But that is particularly true for Rep. Maxine Waters, who has inherited his mantle as leader of the Democrats on the House Financial Services Committee, a role Frank played for a decade.
In her first extensive interview since assuming that position, Waters contends she's up to the challenge, saying she learned a lot from watching the Massachusetts Democrat work and plans to follow in his footsteps — including defending the financial reform bill that bears his name.
"Barney Frank has led us to understand that which we have to fight for," said Waters. "The basic idea of Dodd-Frank and what it will do for the financial services industry and the consumers of this country is what we really have to stand up for."
Looking back on the experiences of her predecessor, Waters called Frank "the premier leader in the financial services community." She pointed to his dedication to his job, and also the respect he commanded from colleagues.
"I once had a conversation with him about how much time does he spend on this job, as chairman or even as a ranking member, and he said that all of his time is taken up on learning, leading and dealing with the issues of financial services," she said. "You have to put in a lot of time. You're going to have to read, you're going to have to listen. It becomes a real part of your life. It's not like many issues of Congress where you can get in and out."
She also noted that most Democrats took their cues from Frank on how to vote on certain issues, a position that she acknowledged would be tough to reach.
"Because so many members of Congress do not know these issues, they look to you for guidance," Waters said. "And Barney had arrived at a point in time where his word was golden. So when the caucus had to vote on issues that they know nothing about and that were complicated issues of finance, it was whatever Barney said. And I think achieving that status is not easy, you have to work at it, you have to build that kind of confidence based on your knowledge, and I kind of learned that from him."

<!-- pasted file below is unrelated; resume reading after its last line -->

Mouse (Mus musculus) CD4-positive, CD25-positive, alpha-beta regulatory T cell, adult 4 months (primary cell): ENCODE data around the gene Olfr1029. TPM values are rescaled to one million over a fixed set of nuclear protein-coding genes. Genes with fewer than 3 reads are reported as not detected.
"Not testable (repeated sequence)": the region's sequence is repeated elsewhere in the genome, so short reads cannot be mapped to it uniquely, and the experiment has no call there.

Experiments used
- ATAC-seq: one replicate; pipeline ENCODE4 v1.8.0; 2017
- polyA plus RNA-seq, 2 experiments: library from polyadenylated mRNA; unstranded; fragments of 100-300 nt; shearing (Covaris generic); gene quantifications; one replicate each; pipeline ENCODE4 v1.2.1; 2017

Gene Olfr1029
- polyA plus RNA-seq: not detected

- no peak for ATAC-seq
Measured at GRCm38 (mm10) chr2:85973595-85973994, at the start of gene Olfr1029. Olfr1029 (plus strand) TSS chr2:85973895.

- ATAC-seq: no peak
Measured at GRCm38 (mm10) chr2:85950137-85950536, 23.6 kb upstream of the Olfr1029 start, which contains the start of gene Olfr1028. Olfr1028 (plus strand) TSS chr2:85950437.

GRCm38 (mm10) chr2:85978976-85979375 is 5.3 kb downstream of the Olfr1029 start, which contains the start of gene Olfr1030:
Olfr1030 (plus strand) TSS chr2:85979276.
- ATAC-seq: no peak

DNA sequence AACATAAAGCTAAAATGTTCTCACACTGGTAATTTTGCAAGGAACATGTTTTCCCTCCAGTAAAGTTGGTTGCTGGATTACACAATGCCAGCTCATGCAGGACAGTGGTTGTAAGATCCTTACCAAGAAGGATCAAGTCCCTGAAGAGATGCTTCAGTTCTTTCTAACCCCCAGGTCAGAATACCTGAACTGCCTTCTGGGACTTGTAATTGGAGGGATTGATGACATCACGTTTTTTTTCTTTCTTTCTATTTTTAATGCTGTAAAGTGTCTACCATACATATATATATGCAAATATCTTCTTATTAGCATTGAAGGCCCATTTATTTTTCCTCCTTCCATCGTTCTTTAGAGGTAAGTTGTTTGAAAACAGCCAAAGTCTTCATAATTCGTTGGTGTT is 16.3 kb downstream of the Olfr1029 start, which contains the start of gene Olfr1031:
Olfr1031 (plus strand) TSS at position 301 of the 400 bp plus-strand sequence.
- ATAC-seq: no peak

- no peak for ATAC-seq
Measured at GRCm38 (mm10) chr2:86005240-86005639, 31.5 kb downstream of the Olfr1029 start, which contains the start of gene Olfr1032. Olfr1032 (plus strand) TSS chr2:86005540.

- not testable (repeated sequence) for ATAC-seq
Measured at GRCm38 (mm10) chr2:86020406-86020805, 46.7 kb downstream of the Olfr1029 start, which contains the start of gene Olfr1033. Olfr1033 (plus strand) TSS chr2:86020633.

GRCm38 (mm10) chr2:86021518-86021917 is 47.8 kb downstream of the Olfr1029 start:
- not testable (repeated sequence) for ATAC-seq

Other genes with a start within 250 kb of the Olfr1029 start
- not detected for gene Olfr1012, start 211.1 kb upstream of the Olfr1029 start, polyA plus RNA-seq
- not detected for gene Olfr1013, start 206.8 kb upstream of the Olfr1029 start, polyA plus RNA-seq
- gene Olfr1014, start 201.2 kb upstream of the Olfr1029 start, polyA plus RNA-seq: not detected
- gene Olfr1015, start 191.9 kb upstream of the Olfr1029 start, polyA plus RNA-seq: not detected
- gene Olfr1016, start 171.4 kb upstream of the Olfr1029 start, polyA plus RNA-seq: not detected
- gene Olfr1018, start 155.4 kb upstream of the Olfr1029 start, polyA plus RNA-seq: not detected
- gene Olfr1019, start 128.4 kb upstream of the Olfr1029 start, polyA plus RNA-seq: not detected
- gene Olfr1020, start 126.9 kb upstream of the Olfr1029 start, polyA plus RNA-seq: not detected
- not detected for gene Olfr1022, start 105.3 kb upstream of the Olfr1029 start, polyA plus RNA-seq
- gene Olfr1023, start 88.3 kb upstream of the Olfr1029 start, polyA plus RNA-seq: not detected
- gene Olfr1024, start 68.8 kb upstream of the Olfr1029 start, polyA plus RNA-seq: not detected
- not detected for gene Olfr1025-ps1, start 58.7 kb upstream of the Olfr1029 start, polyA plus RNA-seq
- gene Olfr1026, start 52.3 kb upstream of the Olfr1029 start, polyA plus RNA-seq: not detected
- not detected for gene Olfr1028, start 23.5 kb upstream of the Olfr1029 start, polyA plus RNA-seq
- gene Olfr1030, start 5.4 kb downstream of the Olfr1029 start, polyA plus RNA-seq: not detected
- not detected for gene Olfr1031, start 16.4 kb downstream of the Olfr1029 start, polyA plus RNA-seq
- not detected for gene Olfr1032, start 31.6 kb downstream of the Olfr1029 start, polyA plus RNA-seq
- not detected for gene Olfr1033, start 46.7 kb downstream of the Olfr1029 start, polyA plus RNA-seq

The California Democrat earned her top spot on the panel the old-fashioned way, rising up the ranks over her 22 years on the committee. Waters, the fifth of 13 children and raised by a single mother in St. Louis, came to the House after serving in the California State Assembly for 14 years. She joined the committee at a pivotal time for the financial services industry, in the wake of the savings and loan crisis.
Members were "fleeing the committee," she said. "Some of them had been involved in actions that had been considered inappropriate. Some of them did not want to have to go through perhaps reform, because of what we had learned about the S&L debacle."
Waters acknowledges that she joined the committee with "not a lot of knowledge," except what she had picked up in the state legislature, where she led efforts to divest state pension funds from companies doing business in South Africa.
But over the course of her career on the panel, the California Democrat has had to assume a number of leadership roles, including as the chair of the housing and community opportunity subcommittee and as the lead Democrat of the capital markets subcommittee.
Questions loomed last year about whether Waters would be chosen to take over for Frank when he retired, thanks to a multiyear ethics investigation over whether she helped steer Troubled Asset Relief Program funds to a bank with which her husband had financial ties. She was cleared of any wrongdoing in September, paving the way for her to assume the ranking member slot on the panel.
But Waters may face an even tougher challenge than Frank in his final two years. Frank faced off against then Chairman Spencer Bachus, a Republican moderate pushed by House leadership to act in a more conservative manner.
New chairman Jeb Hensarling, however, is a true believer, a Texas ulta-conservative who has in the past shown disdain for Democratic positions.
One of the biggest questions for the panel is whether Waters, who has also been known to sound off on her Republican colleagues, can work effectively with Hensarling.